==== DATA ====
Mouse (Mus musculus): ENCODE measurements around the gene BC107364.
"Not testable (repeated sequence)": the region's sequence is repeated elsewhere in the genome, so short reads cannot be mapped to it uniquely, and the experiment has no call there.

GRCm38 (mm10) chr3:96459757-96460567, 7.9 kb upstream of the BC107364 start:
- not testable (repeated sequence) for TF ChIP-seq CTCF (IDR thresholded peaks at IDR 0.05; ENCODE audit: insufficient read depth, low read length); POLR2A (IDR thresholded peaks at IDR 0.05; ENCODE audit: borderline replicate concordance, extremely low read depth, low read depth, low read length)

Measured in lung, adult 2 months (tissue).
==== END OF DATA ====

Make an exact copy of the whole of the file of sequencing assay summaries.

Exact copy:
Mouse (Mus musculus): ENCODE measurements around the gene BC107364.
"Not testable (repeated sequence)": the region's sequence is repeated elsewhere in the genome, so short reads cannot be mapped to it uniquely, and the experiment has no call there.

GRCm38 (mm10) chr3:96459757-96460567, 7.9 kb upstream of the BC107364 start:
- not testable (repeated sequence) for TF ChIP-seq CTCF (IDR thresholded peaks at IDR 0.05; ENCODE audit: insufficient read depth, low read length); POLR2A (IDR thresholded peaks at IDR 0.05; ENCODE audit: borderline replicate concordance, extremely low read depth, low read depth, low read length)

Measured in lung, adult 2 months (tissue).